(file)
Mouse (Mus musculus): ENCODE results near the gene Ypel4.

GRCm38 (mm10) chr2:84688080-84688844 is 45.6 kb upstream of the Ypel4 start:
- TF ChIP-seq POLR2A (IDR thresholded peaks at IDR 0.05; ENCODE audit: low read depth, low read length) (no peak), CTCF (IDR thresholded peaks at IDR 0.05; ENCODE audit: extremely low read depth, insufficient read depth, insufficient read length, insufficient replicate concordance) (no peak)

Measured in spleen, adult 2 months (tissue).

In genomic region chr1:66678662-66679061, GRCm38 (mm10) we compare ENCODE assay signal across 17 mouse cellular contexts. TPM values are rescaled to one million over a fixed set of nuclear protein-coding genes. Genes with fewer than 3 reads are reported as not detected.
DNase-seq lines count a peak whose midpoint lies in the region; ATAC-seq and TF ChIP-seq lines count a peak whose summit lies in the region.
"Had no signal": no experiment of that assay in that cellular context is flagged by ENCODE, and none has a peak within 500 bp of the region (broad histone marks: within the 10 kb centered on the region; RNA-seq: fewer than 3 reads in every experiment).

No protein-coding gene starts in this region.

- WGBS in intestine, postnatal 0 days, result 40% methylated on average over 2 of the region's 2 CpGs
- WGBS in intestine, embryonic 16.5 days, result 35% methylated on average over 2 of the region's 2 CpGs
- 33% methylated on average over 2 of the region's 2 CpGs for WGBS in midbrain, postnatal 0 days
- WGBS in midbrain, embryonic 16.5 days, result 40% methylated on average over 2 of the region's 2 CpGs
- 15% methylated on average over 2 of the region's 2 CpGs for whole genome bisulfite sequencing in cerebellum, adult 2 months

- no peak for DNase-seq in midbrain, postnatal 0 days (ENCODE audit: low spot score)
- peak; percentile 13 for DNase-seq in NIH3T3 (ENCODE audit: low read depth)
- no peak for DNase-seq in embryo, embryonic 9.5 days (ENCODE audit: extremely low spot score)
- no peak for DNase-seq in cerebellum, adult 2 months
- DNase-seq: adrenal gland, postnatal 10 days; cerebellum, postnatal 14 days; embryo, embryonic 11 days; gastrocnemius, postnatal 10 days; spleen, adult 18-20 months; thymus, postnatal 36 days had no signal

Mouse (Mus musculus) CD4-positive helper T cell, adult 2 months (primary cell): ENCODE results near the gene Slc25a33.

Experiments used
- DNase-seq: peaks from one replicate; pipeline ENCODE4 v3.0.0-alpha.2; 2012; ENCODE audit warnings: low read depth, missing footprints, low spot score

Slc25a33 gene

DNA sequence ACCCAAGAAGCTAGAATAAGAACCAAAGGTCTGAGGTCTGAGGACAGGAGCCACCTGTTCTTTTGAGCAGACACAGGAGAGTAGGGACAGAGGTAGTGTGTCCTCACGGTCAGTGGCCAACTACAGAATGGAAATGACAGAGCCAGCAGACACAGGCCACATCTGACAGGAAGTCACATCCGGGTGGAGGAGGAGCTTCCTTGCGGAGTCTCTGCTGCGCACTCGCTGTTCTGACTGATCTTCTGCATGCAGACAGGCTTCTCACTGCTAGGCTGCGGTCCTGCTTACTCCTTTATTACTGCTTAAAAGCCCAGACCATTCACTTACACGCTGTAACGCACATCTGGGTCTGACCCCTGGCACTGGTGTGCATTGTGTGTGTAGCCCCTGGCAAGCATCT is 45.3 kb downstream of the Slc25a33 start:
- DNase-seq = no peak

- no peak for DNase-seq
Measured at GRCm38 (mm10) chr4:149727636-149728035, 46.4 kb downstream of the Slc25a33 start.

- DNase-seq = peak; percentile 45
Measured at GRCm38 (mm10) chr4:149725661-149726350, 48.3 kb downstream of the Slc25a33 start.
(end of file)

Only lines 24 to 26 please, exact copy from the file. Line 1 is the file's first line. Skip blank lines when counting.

- DNase-seq = no peak

- no peak for DNase-seq
Measured at GRCm38 (mm10) chr4:149727636-149728035, 46.4 kb downstream of the Slc25a33 start.